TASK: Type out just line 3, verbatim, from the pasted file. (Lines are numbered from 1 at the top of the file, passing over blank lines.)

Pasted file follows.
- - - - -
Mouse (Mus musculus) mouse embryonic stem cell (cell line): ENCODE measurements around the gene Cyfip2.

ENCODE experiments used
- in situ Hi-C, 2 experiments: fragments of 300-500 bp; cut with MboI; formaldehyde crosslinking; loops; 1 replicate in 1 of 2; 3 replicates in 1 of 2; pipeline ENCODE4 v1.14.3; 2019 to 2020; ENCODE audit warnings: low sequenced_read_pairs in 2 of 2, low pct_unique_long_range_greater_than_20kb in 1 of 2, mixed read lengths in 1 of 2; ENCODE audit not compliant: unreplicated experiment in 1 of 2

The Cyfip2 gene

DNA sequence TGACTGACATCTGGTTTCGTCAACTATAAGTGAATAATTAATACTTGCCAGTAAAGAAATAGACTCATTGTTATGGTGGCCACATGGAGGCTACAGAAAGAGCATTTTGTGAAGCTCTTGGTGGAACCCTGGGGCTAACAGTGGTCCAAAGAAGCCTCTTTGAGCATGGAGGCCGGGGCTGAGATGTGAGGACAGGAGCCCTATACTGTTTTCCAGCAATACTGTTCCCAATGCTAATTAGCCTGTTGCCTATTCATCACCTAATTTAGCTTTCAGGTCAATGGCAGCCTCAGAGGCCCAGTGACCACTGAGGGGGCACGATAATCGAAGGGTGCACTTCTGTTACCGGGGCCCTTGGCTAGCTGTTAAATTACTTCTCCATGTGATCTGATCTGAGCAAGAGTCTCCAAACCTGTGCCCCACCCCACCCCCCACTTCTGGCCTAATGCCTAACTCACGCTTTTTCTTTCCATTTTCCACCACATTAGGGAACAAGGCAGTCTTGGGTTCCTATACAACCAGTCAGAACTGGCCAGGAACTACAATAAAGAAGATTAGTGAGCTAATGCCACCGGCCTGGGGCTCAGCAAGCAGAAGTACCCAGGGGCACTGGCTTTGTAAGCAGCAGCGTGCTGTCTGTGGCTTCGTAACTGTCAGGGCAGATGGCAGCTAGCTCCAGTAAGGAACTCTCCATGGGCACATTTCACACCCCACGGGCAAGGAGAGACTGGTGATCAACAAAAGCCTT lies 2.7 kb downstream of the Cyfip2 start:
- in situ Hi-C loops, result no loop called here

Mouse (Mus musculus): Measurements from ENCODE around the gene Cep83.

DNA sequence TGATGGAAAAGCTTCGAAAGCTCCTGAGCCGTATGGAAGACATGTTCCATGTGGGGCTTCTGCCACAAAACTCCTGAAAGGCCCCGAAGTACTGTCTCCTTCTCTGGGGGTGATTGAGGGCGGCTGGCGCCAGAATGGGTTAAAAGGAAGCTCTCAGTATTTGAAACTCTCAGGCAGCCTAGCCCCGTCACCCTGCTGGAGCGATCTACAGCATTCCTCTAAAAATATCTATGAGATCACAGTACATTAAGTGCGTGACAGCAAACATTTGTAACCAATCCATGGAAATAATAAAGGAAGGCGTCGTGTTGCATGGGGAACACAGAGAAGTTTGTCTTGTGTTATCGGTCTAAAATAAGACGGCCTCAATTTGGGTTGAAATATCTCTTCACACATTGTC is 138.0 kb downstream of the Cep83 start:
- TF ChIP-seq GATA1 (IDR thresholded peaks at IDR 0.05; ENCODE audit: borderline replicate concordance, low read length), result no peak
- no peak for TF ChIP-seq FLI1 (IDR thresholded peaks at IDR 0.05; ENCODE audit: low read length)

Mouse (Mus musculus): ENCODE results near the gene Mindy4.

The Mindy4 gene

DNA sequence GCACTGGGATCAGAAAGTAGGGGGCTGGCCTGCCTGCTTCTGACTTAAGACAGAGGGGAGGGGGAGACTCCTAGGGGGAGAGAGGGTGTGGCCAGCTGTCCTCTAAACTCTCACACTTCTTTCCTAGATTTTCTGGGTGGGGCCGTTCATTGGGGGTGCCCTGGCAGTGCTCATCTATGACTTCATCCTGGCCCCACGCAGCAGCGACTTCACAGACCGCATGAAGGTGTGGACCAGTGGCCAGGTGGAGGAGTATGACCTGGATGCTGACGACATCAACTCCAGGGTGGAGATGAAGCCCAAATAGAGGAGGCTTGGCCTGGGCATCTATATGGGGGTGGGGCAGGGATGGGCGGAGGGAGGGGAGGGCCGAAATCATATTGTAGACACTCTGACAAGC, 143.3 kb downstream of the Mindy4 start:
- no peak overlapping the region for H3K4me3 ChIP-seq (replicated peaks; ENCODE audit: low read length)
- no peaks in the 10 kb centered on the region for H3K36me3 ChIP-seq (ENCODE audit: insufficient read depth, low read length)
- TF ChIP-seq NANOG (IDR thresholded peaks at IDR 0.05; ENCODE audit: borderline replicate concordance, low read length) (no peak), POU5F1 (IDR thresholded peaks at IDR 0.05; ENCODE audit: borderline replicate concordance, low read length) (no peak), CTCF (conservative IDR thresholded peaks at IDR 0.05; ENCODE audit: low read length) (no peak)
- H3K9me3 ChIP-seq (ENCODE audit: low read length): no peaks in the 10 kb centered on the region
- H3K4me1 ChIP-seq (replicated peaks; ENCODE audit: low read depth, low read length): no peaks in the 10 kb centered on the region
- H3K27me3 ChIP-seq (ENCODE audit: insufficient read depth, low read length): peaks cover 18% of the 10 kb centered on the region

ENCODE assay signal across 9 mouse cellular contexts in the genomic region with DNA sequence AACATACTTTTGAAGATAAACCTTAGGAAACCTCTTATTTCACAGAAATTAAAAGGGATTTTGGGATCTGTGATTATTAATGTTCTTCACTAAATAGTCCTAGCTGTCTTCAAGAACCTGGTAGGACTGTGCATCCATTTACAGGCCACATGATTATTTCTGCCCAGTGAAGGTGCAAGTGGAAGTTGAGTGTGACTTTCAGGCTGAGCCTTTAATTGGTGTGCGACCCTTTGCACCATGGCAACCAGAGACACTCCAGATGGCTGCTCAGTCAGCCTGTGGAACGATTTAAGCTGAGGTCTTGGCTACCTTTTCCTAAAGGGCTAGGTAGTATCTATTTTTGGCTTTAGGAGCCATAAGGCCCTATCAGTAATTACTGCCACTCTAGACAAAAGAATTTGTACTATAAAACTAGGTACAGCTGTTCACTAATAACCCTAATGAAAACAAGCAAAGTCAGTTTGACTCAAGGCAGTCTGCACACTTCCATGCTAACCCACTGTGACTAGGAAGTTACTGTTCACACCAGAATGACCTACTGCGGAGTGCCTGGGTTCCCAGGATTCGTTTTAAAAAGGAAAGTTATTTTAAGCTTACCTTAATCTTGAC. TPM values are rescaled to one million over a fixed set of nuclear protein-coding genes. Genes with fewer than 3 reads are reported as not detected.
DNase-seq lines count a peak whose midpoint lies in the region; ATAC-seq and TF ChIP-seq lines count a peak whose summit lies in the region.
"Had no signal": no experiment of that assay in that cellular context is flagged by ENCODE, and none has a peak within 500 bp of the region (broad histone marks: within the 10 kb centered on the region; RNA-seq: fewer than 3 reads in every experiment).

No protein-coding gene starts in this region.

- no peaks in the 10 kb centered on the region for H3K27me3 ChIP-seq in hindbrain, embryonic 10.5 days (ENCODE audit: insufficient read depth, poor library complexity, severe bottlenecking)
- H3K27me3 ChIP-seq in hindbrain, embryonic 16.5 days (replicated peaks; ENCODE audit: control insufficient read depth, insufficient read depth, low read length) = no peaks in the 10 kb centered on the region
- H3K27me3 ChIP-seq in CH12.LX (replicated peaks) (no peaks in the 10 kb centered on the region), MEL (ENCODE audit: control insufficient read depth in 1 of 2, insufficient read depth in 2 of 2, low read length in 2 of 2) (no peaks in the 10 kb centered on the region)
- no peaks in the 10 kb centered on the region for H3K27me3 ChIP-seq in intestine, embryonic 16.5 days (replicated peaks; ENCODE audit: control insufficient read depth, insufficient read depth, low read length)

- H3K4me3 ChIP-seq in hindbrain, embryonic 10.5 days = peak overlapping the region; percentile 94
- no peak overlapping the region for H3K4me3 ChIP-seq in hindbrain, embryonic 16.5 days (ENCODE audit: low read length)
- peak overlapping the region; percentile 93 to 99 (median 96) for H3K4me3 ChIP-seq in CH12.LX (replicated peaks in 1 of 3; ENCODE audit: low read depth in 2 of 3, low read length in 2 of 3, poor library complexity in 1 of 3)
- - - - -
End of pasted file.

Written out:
- in situ Hi-C, 2 experiments: fragments of 300-500 bp; cut with MboI; formaldehyde crosslinking; loops; 1 replicate in 1 of 2; 3 replicates in 1 of 2; pipeline ENCODE4 v1.14.3; 2019 to 2020; ENCODE audit warnings: low sequenced_read_pairs in 2 of 2, low pct_unique_long_range_greater_than_20kb in 1 of 2, mixed read lengths in 1 of 2; ENCODE audit not compliant: unreplicated experiment in 1 of 2